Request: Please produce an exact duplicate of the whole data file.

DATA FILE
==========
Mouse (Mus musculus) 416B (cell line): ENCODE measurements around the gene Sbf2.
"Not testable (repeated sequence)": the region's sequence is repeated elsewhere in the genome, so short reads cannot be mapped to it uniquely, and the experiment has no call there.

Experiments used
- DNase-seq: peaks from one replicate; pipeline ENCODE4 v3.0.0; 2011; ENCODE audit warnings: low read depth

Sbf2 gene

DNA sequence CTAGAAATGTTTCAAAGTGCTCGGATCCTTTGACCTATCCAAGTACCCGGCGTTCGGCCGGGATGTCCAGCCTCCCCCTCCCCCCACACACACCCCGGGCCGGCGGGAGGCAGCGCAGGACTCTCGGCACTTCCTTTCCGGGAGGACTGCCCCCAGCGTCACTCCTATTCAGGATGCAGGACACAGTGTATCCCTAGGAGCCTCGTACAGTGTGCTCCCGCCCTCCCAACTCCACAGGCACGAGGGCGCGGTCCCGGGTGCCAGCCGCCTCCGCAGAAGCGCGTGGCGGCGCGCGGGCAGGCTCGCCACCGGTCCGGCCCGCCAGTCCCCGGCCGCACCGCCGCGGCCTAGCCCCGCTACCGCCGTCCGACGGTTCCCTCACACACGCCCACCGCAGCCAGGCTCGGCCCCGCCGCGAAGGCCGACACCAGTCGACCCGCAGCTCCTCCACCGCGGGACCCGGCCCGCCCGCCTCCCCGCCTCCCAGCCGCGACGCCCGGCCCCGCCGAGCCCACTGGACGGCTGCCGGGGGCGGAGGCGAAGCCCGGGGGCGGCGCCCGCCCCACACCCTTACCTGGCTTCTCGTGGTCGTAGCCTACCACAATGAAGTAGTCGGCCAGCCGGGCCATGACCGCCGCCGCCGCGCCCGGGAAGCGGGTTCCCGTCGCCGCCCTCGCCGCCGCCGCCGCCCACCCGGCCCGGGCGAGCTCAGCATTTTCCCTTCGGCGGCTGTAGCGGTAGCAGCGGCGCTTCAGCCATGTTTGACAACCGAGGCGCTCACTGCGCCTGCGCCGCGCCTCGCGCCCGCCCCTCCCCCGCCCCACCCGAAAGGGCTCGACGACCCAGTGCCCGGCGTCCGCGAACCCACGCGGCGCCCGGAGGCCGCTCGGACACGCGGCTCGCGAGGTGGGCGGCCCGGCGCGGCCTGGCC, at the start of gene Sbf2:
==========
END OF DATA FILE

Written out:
Mouse (Mus musculus) 416B (cell line): ENCODE measurements around the gene Sbf2.
"Not testable (repeated sequence)": the region's sequence is repeated elsewhere in the genome, so short reads cannot be mapped to it uniquely, and the experiment has no call there.

Experiments used
- DNase-seq: peaks from one replicate; pipeline ENCODE4 v3.0.0; 2011; ENCODE audit warnings: low read depth

Sbf2 gene

DNA sequence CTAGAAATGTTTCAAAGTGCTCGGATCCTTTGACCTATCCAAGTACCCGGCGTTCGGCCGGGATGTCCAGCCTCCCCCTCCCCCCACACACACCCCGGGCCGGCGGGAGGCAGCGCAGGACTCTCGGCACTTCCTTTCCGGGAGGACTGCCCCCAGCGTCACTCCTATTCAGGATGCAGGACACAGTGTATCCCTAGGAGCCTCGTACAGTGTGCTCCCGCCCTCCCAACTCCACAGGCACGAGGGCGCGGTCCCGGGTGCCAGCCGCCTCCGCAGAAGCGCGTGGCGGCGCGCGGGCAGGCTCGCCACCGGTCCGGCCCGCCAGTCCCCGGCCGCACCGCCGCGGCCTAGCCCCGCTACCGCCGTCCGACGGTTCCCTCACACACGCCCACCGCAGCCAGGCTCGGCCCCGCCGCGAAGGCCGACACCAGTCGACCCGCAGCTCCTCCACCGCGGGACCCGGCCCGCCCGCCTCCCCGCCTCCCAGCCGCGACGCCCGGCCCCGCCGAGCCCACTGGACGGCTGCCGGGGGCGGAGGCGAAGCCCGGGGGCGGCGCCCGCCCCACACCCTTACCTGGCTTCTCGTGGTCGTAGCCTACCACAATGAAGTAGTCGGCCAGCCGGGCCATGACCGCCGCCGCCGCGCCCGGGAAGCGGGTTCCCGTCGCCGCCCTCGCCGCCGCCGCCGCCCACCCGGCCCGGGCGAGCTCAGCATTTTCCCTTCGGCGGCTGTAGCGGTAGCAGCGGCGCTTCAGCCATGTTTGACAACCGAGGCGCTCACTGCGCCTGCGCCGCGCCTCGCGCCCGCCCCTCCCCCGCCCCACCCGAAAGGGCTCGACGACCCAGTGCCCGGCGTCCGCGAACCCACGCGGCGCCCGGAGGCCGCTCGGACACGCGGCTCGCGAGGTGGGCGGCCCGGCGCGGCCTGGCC, at the start of gene Sbf2: